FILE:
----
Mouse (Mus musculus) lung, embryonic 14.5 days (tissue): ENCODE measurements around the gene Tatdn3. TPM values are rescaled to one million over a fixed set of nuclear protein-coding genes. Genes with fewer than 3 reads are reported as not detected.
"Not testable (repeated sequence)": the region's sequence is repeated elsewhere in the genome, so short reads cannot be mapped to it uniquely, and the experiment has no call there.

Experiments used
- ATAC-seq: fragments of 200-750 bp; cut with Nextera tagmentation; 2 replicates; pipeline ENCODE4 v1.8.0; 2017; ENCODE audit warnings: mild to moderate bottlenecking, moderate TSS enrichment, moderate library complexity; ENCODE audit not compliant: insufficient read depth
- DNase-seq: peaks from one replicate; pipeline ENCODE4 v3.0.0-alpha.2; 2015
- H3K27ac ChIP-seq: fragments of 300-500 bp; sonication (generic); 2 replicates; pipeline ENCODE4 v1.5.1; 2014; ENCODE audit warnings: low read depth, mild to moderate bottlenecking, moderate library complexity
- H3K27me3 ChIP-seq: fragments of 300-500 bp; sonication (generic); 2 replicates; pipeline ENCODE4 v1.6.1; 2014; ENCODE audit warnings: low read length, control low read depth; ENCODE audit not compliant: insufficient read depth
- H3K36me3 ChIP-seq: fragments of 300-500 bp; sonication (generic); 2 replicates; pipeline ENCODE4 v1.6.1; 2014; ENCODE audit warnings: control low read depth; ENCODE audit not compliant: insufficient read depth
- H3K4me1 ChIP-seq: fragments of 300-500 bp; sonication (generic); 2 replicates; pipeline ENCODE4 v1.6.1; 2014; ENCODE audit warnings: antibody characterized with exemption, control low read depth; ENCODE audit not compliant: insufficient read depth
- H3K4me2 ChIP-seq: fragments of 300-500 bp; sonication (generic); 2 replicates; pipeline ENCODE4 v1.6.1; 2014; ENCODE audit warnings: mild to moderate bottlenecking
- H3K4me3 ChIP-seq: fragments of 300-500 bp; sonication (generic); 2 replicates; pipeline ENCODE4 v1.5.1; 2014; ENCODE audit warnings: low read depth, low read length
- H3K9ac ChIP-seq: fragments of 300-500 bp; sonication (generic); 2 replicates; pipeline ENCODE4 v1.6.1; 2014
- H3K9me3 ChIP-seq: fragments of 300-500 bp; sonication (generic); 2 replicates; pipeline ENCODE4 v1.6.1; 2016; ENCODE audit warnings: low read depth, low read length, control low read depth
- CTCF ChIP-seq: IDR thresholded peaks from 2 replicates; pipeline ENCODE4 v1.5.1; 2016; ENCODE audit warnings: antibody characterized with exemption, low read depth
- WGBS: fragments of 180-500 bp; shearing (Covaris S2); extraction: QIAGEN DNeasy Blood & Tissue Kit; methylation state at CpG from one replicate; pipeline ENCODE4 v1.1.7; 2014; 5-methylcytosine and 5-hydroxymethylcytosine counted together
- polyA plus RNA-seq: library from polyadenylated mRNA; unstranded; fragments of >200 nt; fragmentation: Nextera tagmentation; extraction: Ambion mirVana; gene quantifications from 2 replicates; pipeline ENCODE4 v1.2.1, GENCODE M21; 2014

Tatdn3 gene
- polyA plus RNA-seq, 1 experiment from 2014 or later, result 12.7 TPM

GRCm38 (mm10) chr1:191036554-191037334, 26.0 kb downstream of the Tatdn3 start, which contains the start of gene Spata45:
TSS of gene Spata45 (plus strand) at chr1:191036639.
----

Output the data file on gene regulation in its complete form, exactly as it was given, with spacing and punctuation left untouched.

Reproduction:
Mouse (Mus musculus) lung, embryonic 14.5 days (tissue): ENCODE measurements around the gene Tatdn3. TPM values are rescaled to one million over a fixed set of nuclear protein-coding genes. Genes with fewer than 3 reads are reported as not detected.
"Not testable (repeated sequence)": the region's sequence is repeated elsewhere in the genome, so short reads cannot be mapped to it uniquely, and the experiment has no call there.

Experiments used
- ATAC-seq: fragments of 200-750 bp; cut with Nextera tagmentation; 2 replicates; pipeline ENCODE4 v1.8.0; 2017; ENCODE audit warnings: mild to moderate bottlenecking, moderate TSS enrichment, moderate library complexity; ENCODE audit not compliant: insufficient read depth
- DNase-seq: peaks from one replicate; pipeline ENCODE4 v3.0.0-alpha.2; 2015
- H3K27ac ChIP-seq: fragments of 300-500 bp; sonication (generic); 2 replicates; pipeline ENCODE4 v1.5.1; 2014; ENCODE audit warnings: low read depth, mild to moderate bottlenecking, moderate library complexity
- H3K27me3 ChIP-seq: fragments of 300-500 bp; sonication (generic); 2 replicates; pipeline ENCODE4 v1.6.1; 2014; ENCODE audit warnings: low read length, control low read depth; ENCODE audit not compliant: insufficient read depth
- H3K36me3 ChIP-seq: fragments of 300-500 bp; sonication (generic); 2 replicates; pipeline ENCODE4 v1.6.1; 2014; ENCODE audit warnings: control low read depth; ENCODE audit not compliant: insufficient read depth
- H3K4me1 ChIP-seq: fragments of 300-500 bp; sonication (generic); 2 replicates; pipeline ENCODE4 v1.6.1; 2014; ENCODE audit warnings: antibody characterized with exemption, control low read depth; ENCODE audit not compliant: insufficient read depth
- H3K4me2 ChIP-seq: fragments of 300-500 bp; sonication (generic); 2 replicates; pipeline ENCODE4 v1.6.1; 2014; ENCODE audit warnings: mild to moderate bottlenecking
- H3K4me3 ChIP-seq: fragments of 300-500 bp; sonication (generic); 2 replicates; pipeline ENCODE4 v1.5.1; 2014; ENCODE audit warnings: low read depth, low read length
- H3K9ac ChIP-seq: fragments of 300-500 bp; sonication (generic); 2 replicates; pipeline ENCODE4 v1.6.1; 2014
- H3K9me3 ChIP-seq: fragments of 300-500 bp; sonication (generic); 2 replicates; pipeline ENCODE4 v1.6.1; 2016; ENCODE audit warnings: low read depth, low read length, control low read depth
- CTCF ChIP-seq: IDR thresholded peaks from 2 replicates; pipeline ENCODE4 v1.5.1; 2016; ENCODE audit warnings: antibody characterized with exemption, low read depth
- WGBS: fragments of 180-500 bp; shearing (Covaris S2); extraction: QIAGEN DNeasy Blood & Tissue Kit; methylation state at CpG from one replicate; pipeline ENCODE4 v1.1.7; 2014; 5-methylcytosine and 5-hydroxymethylcytosine counted together
- polyA plus RNA-seq: library from polyadenylated mRNA; unstranded; fragments of >200 nt; fragmentation: Nextera tagmentation; extraction: Ambion mirVana; gene quantifications from 2 replicates; pipeline ENCODE4 v1.2.1, GENCODE M21; 2014

Tatdn3 gene
- polyA plus RNA-seq, 1 experiment from 2014 or later, result 12.7 TPM

GRCm38 (mm10) chr1:191036554-191037334, 26.0 kb downstream of the Tatdn3 start, which contains the start of gene Spata45:
TSS of gene Spata45 (plus strand) at chr1:191036639.